focus := non-topic & contrast-or-focus & focus-or-topic.
contrast := focus-or-topic & contrast-or-focus & contrast-or-topic.
topic := non-focus & focus-or-topic & contrast-or-topic.

bg := non-topic & non-focus.

semantic-focus := focus.
contrast-focus := contrast & focus.
contrast-topic := contrast & topic.
aboutness-topic := topic.


The information structure values are represented in ICONS. Currently, ACE(AceTop) and AGREE(AgreeTop) fully process ICONS. So MRSes coming from LKB/PET do not have ICONS.

In some languages, both focus and topic can occur in the clause-initial position. In that case, topic always precedes focus, and a counterexample to this has not yet been reported across languages. The current version of Information Structure library does not place an ordering constraint on such a co-occurrence of focus and topic.

Modules for constraining positions of information structural components in FREE word order languages are currently under development. All types of word order is potentially used in a free word order language, and the Word Order page in customization system specifies "free" as "pragmatically determined word order". We assume that "pragmatically determined" means "information structurally conditioned". Thus, variations in word order of such a language need to be deeply investigated one by one. The current version does not place such an elaborated constraint on word order variations in the languages. If word order is checked as "free" in Word Order, and multiple positions are checked, the grammar may not work properly in terms of information structure. For example, a position for focus is specified but it is not clause-initial, and the checkbox for the topic-first constraint is checked at the same time, information structure values might be entangled.

Modifiers of expressing information structure in the current system are semantically empty, which means they require trigger rules in Unfortunately, there is no way to constrain them in transfer. Tentatively, they are just filtered out in transfer.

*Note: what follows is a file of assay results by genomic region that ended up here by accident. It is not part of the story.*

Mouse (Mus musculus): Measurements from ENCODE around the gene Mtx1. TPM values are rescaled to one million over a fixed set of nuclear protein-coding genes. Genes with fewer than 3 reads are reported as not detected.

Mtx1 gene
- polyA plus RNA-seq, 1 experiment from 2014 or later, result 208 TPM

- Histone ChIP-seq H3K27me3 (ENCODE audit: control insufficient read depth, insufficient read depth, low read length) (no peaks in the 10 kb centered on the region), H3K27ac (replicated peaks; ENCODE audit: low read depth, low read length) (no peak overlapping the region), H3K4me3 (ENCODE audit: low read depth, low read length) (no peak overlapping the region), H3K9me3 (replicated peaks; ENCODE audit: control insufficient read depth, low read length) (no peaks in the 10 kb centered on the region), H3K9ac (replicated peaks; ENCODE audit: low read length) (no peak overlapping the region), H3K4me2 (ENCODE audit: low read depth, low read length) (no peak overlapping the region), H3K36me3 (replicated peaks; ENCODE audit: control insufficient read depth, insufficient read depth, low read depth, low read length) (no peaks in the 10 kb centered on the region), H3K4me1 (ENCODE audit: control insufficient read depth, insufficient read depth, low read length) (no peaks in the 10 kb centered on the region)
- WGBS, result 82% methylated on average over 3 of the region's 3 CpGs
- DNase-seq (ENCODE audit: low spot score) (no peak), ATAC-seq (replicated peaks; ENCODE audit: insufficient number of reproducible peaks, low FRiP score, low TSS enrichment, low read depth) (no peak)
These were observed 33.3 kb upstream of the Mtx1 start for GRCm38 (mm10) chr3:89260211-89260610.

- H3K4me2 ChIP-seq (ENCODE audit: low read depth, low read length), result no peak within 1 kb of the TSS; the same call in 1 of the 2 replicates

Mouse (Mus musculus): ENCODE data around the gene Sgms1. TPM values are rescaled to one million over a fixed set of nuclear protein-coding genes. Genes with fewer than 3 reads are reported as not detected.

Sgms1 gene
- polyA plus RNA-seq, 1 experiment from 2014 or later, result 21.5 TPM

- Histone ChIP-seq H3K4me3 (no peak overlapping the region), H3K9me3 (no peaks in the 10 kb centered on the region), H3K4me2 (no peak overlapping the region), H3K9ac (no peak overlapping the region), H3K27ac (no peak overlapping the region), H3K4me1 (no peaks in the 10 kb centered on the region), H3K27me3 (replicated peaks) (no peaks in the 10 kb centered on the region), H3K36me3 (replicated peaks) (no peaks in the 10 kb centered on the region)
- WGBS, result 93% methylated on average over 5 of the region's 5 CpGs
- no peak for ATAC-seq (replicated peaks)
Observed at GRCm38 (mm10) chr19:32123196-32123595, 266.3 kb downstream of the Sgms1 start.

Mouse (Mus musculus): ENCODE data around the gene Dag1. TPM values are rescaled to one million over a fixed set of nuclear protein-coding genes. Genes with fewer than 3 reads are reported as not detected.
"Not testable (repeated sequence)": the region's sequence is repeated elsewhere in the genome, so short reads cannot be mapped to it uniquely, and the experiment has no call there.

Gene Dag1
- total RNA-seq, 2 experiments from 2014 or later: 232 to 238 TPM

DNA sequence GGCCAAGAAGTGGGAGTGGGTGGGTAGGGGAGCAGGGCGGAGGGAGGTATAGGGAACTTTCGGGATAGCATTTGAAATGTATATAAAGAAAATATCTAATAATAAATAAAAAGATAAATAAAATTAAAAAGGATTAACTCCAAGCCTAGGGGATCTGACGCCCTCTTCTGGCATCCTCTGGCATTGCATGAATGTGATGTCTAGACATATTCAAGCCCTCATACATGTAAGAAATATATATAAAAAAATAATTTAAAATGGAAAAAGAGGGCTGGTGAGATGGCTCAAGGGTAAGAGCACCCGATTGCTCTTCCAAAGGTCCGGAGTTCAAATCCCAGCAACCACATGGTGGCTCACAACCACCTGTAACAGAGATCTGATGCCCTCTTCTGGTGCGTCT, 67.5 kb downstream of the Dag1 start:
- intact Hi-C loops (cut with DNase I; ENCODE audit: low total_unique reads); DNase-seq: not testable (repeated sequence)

Song, Sanghoun. 2017. Modeling information structure in a cross-linguistic perspective. Language Science Press.

Song, Sanghoun. 2014. A Grammar Library for Information Structure. Doctoral Dissertation, University of Washington.

Song, Sanghoun and Bender, Emily M. 2012. Individual Constraints for Information Structure. In Stefan Müller (ed.), Proceedings of the 19th International Conference on Head-Driven Phrase Structure Grammar, pages 329-347, Stanford, CA: CSLI Publications.


author = {Song, Sanghoun},
title = {Modeling information structure in a cross-linguistic perspective},
series = {Topics at the Grammar-Discourse Interface},
year = {2017},
publisher = {Language Science Press}

author = {Song, Sanghoun},
title = {A Grammar Library for Information Structure},
school = {University of Washington},
year = {2014}

title = {Individual Constraints for Information Structure},
author = {Song, Sanghoun and Bender, Emily M.},
pages = {329--347},
editor = {Stefan M{\"u}ller},
booktitle = {Proceedings of the 19th International Conference on Head-Driven Phrase Structure Grammar},
address = {Stanford, CA},
publisher = {CSLI Publications},
year = {2012}

MatrixDoc/InformationStructure (last edited 2018-05-07 15:32:14 by GuyEmerson)